The consultation on mandatory climate-related financial disclosures applies to LLPs, public and large private companies, and would require firms falling into these categories to report by 2022.
Originally set out in the government’s 2019 Green Finance Strategy, the government proposes that all listed companies and large asset owners should disclose in line with the Task Force on Climate-related Financial Disclosure (TCFD) guidelines.
The government proposes a four pillar framework for the disclosures: Governance, Strategy, Risk Management and Metrics and Targets, reflecting those suggested by the TFCD and recommended by the Climate Change Committee, but assures that adjustments will be “made where necessary to make requirements coherent with UK company law”.
Established by the Financial Stability Board in 2015, the TCFD believes that “better information will allow companies to incorporate climate-related risks and opportunities into their risk management and strategic planning processes. As this occurs, companies’ and investors’ understanding of the financial implications associated with climate change will grow, empowering the markets to channel investment to sustainable and resilient solutions”.
Their recommendations are currently supported by over 1,400 organisations, representing a market capitalisation of over $12 trillion.
The government has repeatedly stated its desire to become “the first G20 country to make climate-related financial disclosures mandatory across the economy”.
In their ministerial foreword, MP Anne-Marie Trevelyan, minister of state for business, energy and clean growth, and Lord Callanan, minister for climate change and corporate responsibility set out their expectations.
They said: “Over time, these climate-related financial disclosures will support investment decisions aligned with our transition to net zero, and the increased transparency such disclosures provide will influence the behaviours of companies and their stakeholders. This move will support investment in green technologies, services and infrastructure, and help to mobilise billions in private investment as set out in the prime minister's Ten-Point Plan.”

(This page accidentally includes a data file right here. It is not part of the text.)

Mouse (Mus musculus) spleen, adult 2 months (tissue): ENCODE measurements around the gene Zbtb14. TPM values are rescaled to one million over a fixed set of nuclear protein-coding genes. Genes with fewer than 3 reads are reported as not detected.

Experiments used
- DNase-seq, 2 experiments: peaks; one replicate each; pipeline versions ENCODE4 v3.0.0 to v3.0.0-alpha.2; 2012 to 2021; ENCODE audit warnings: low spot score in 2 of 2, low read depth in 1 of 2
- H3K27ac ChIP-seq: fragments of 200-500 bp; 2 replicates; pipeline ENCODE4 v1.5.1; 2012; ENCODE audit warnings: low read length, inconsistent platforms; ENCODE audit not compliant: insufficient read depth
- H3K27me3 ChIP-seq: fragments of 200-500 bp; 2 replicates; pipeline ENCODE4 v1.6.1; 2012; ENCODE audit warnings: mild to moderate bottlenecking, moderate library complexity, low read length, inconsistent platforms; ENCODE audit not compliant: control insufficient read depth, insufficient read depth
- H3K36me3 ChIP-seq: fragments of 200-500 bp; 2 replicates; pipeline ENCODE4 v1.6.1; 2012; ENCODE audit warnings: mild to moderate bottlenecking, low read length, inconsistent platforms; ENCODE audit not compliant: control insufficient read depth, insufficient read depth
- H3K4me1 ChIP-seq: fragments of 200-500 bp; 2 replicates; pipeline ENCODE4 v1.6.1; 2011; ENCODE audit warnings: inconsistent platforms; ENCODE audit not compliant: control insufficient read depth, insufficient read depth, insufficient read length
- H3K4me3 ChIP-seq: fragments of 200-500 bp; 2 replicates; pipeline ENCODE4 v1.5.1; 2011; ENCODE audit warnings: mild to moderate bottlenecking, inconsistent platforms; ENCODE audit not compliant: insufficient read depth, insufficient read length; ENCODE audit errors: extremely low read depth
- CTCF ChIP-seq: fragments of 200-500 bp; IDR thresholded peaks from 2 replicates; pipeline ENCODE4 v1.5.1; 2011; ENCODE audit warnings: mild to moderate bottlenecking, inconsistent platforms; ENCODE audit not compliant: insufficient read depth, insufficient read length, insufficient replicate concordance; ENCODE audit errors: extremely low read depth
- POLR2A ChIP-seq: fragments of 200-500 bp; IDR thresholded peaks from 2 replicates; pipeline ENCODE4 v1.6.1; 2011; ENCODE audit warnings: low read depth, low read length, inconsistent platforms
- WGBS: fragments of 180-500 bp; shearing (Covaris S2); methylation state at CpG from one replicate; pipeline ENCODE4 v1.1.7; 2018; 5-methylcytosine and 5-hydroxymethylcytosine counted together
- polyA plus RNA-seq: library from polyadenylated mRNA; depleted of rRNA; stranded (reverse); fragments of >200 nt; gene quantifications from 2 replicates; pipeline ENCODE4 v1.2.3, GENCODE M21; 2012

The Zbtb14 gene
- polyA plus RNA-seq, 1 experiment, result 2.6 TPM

Sam Alvis, head of green renewal at Green Alliance, said: “Mandatory disclosures are an important first step, but they don’t necessarily drive behaviour change. Business needs the government to establish a policy framework and long-term funding that will drive that economic change and get business on track to net zero. The G7 summit in June is an opportunity for the UK to spread this action on greening business across the global economy.”
Dominic Burbridge, associate director of the Carbon Trust, said: “TCFD is a framework that helps businesses take a forward looking view on how to protect and grow business value, in this transition to a net zero economy. Early adopters, who are voluntarily disclosing, are already reaping the benefits of this, attracting cheaper capital to finance their transition to a low carbon economy, through green bonds and sustainability linked loans.
“Encouraging others by making this a mandatory requirement is needed if we are to meet the challenge of keeping global temperature rise to below 1.50C and therefore avoid the most dangerous impacts of climate change.”
“The disclosures should also create a better dialogue between large companies in climate exposed value chains. Use of a common framework, will facilitate the co-creation of solutions that build resilience, the joint recognition of opportunities, and accelerate the investment in transition.”